Sunday, August 18, 2013

Might Want to Wait to Buy a 4K TV

If you have ventured out to purchase a new TV recently you may have been confronted with some new and often confusing options.  Now that the manufacturers have essentially given up on 3D TV they have released a new line of models that boast extraordinary clarity and color.  Dubbed 4K TV, these sets provide resolutions up to four times that of the regular HDTV.  The screen on the HD set in your family room has about 2 million pixels while the new 4K model boasts more that 8 million.  So is more, better?

Like most simple questions, there is no simple answer.   For sure if you have a large TV, i.e. 50 inches or more, the clarity of the picture will be noticeable.  On the other hand, if you are watching on a 27 inch screen the difference will be negligible.  It is similar to still photography resolution.  The high resolution is really not noticeable until you enlarge the print. That 3” x 5” baby picture of Aunt Emma you found in the family album looked great until you blew it up for that poster celebrating her 90th birthday.  The kid looks like she had Rocky Mountain Spotted Fever.

The set manufacturers will claim, with some veracity, that even a standard HD program will look brighter and the colors more vivid when displayed on a 4K set.  Only you can decide if the extra cost is worth it with a side by side comparison.  Beware, as some less than reputable salespersons will show you a side by side comparison but have the TV’s brightness and contrast set very low on the model they don’t want you to buy.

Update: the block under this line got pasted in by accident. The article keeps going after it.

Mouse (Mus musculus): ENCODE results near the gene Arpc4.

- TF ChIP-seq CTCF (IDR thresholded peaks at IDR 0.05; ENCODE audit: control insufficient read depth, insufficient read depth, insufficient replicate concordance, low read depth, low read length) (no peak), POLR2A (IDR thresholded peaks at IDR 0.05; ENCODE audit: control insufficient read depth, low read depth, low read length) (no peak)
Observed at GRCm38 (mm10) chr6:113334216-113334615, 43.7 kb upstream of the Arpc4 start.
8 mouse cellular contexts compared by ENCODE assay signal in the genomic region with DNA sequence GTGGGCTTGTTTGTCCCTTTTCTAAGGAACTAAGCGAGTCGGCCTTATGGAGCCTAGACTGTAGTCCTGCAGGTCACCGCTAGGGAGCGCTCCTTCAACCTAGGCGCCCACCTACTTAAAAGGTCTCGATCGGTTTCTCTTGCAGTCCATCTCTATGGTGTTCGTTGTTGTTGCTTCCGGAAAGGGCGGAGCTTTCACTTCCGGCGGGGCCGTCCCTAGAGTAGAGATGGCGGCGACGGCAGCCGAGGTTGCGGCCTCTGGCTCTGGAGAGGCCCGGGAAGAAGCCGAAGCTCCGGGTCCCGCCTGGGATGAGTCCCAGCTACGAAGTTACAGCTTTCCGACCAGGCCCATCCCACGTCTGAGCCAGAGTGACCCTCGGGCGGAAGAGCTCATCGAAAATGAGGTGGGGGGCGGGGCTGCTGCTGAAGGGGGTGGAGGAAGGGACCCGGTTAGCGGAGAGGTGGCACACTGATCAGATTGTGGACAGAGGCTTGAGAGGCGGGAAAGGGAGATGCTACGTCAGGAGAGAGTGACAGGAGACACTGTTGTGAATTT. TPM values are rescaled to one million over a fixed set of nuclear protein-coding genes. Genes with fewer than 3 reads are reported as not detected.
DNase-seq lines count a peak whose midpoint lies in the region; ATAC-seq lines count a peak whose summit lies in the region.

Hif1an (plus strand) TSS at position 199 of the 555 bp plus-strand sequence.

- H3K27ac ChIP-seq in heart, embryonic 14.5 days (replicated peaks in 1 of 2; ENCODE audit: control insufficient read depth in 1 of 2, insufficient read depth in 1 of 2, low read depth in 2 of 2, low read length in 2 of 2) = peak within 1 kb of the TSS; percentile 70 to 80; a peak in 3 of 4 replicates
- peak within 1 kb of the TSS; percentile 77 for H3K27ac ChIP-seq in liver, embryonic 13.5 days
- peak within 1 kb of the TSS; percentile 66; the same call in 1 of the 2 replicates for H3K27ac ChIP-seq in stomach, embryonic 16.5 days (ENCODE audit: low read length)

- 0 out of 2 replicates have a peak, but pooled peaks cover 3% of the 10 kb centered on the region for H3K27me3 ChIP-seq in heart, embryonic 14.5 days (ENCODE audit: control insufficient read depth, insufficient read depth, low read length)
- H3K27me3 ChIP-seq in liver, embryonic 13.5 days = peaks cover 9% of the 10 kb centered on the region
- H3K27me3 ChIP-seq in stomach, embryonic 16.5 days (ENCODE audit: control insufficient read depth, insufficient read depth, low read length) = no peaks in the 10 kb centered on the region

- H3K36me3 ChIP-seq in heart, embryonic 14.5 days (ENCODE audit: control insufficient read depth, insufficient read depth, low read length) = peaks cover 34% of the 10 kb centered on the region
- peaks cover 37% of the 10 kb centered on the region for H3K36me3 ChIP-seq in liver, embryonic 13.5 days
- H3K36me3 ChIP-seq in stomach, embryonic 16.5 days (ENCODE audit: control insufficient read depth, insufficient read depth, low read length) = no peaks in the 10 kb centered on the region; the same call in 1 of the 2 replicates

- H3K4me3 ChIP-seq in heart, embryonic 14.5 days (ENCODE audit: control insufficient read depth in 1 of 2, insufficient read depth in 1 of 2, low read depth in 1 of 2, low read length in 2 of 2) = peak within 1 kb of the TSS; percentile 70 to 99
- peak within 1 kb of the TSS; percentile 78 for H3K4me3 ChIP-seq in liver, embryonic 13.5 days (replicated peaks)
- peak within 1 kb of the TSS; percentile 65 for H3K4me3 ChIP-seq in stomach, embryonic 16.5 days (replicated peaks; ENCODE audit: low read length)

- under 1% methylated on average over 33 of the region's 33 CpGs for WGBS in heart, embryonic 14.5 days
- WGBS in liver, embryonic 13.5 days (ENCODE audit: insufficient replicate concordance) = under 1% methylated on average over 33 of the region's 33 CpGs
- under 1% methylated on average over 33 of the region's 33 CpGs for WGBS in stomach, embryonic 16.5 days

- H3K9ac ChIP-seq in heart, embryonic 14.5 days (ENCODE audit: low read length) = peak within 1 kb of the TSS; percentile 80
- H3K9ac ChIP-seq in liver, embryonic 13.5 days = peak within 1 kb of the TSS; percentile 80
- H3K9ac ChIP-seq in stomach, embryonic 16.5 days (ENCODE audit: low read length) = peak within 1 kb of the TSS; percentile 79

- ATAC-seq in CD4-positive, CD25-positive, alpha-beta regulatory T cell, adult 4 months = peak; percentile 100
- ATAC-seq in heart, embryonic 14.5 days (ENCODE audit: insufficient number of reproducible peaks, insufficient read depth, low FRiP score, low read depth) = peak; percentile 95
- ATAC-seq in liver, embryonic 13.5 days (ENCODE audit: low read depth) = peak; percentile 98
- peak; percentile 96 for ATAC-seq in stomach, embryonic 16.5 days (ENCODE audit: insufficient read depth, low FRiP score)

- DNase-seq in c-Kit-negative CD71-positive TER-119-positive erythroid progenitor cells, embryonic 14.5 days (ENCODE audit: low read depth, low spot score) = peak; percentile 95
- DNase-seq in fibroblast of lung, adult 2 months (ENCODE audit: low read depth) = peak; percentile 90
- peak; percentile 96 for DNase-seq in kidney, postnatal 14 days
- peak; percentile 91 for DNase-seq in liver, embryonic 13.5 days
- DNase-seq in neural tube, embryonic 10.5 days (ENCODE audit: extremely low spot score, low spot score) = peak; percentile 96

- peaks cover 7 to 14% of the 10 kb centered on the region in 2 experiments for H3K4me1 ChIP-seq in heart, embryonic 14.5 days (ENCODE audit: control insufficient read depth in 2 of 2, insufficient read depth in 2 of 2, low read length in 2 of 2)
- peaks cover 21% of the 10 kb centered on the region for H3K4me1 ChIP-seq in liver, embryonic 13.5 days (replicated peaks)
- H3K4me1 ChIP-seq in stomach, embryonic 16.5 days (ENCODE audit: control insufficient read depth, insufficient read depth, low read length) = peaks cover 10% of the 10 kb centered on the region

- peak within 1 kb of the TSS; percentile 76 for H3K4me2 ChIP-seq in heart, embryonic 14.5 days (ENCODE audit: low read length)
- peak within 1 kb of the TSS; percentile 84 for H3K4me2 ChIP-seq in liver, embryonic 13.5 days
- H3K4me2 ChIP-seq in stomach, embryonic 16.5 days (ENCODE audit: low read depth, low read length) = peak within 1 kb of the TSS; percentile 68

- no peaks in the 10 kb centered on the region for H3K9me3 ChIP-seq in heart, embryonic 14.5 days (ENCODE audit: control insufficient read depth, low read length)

Another consideration you might keep in mind before you spend the extra bucks for a 4K TV is that right now there is little or no 4K content available.   The higher resolution makes for major program storage and transmission challenges.  Where an HD DVR might only need a few terabytes of storage, a single 4K movie would fill up that same DVR.

Just coming on the market are 4K receivers and program storage devices that connect to the internet.  Only downloaded material is possible now.  Real time program delivery is not. It requires such high bandwidth that no cable, satellite or traditional over-the-air broadcaster and only a handful of ISPs (Internet Service Providers) have the ultra high transmission capacity to handle live programming.

Since the technology is still developing, 4K programs are not yet readily available and the prices are still high, I would wait to purchase a 4K TV.  But if you are one of those people who just must have the newest and greatest, go for it.  Oh yes, invite me over to watch.  I’ll bring the beer and chips.



Post a Comment

<< Home